First Annual Juneteenth @ the Commons!
At its core, Juneteenth is about a celebration of freedom and community. For Sweet Water Foundation, recognizing and celebrating Juneteenth is an intentional act of community-building focused on Radical [Re]Construction. Radical meaning “of or restoring to the root” and [Re]Construction meaning the rebuilding and healing of our community.
HUMANS OF SWEET WATER... MEET Kim Sherobbi
Kim Sherobbi is a native “Detroiter” who lives in the same house she grew up in. She is on the Board of Directors of the James and Grace Lee Boggs Center Sweet Water Foundation’s relationship with Kim is one of many that demonstrate the intersection and similarities between people and communities across the nation. We are excited to highlight Kim’s work as we collectively work towards tackling this country’s most pressing systemic problems.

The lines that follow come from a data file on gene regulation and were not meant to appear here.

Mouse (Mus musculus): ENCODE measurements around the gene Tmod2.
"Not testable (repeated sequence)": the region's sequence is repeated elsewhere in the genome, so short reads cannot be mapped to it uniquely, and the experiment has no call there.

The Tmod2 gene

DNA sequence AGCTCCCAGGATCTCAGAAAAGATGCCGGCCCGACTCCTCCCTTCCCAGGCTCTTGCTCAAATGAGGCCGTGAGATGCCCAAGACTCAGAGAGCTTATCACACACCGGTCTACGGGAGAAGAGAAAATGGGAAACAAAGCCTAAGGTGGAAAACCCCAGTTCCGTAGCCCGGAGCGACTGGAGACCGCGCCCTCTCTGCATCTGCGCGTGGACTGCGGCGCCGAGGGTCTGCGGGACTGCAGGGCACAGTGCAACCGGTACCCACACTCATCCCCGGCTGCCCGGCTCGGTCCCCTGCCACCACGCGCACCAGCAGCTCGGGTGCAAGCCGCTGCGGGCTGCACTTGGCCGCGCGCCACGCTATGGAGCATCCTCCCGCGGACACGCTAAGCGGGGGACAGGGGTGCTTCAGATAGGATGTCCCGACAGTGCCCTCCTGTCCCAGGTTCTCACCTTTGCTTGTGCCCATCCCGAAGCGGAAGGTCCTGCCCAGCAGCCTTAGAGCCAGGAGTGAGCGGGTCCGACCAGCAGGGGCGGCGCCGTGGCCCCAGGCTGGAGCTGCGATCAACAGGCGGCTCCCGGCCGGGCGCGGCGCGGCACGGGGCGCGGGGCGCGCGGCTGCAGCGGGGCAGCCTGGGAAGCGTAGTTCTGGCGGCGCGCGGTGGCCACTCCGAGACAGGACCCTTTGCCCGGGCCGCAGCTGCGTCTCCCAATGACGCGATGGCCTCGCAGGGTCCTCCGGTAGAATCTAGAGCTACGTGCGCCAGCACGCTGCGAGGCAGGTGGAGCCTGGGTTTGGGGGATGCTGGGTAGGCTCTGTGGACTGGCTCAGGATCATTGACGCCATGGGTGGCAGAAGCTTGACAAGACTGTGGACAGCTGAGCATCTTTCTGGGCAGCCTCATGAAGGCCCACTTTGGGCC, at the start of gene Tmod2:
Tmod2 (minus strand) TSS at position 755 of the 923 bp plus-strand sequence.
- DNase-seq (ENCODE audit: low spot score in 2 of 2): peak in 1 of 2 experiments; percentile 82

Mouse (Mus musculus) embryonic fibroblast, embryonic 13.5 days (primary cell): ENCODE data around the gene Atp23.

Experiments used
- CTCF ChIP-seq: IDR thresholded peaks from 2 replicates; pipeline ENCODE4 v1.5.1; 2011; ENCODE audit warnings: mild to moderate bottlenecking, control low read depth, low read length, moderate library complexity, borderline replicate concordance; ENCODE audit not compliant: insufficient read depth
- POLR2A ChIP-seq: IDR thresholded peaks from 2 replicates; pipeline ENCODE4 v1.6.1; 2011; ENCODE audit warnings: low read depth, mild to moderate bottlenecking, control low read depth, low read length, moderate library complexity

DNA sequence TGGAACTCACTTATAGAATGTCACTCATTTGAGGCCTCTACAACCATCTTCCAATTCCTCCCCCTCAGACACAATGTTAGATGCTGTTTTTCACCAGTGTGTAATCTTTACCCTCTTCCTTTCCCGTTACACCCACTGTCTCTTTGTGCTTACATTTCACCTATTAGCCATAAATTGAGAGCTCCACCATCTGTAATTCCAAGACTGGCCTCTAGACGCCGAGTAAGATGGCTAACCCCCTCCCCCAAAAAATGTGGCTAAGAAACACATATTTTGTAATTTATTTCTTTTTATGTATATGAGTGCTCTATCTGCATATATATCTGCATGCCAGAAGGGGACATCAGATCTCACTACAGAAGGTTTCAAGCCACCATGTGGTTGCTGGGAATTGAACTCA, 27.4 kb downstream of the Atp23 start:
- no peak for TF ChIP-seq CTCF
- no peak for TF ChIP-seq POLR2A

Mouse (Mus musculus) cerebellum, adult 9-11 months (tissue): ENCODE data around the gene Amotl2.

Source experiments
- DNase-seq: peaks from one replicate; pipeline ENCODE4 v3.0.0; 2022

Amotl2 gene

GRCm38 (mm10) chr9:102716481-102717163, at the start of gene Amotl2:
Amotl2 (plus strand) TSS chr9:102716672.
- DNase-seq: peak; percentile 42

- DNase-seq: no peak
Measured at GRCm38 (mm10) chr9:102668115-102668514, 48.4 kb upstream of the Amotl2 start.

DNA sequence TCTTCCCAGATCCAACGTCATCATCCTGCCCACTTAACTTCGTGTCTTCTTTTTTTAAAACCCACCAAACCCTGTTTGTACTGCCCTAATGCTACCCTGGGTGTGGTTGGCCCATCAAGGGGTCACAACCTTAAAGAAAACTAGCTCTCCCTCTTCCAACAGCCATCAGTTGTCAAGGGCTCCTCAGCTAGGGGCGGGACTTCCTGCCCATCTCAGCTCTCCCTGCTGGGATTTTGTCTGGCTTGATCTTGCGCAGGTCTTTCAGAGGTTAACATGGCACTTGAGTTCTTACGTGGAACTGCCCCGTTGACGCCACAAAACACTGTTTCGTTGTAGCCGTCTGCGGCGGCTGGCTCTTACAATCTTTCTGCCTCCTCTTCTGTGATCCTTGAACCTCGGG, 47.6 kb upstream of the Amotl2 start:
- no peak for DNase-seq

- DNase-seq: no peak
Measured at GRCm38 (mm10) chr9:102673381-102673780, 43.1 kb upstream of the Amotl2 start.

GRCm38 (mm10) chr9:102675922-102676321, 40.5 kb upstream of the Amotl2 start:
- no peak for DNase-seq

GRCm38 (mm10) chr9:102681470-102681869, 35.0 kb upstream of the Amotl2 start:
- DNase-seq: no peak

becoming citizen scientists @ the Commons
Whether you are five or well into your fifties, there is a childlike marvel in watching a butterfly unfurl its wings and take off across open skies; or in watching a tomato plant grow, slowly at first, and then all at once. Earlier this year, Sweet Water Foundation and the Peggy Notebaert Nature Museum embarked on a journey to keep this wonder alive. Working Through S.C.A.L.E (Sustainable Collaboration Across Living Ecologies) exists at the intersection of life and science.
Transforming 'Blight' to Life.
Sweet Water Foundation utilizes a blend of urban agriculture, art and education to transform vacant spaces and abandoned buildings into economically and ecologically productive and sustainable community assets that produce engaged youth, skilled workers, art, locally-grown food , and affordable housing.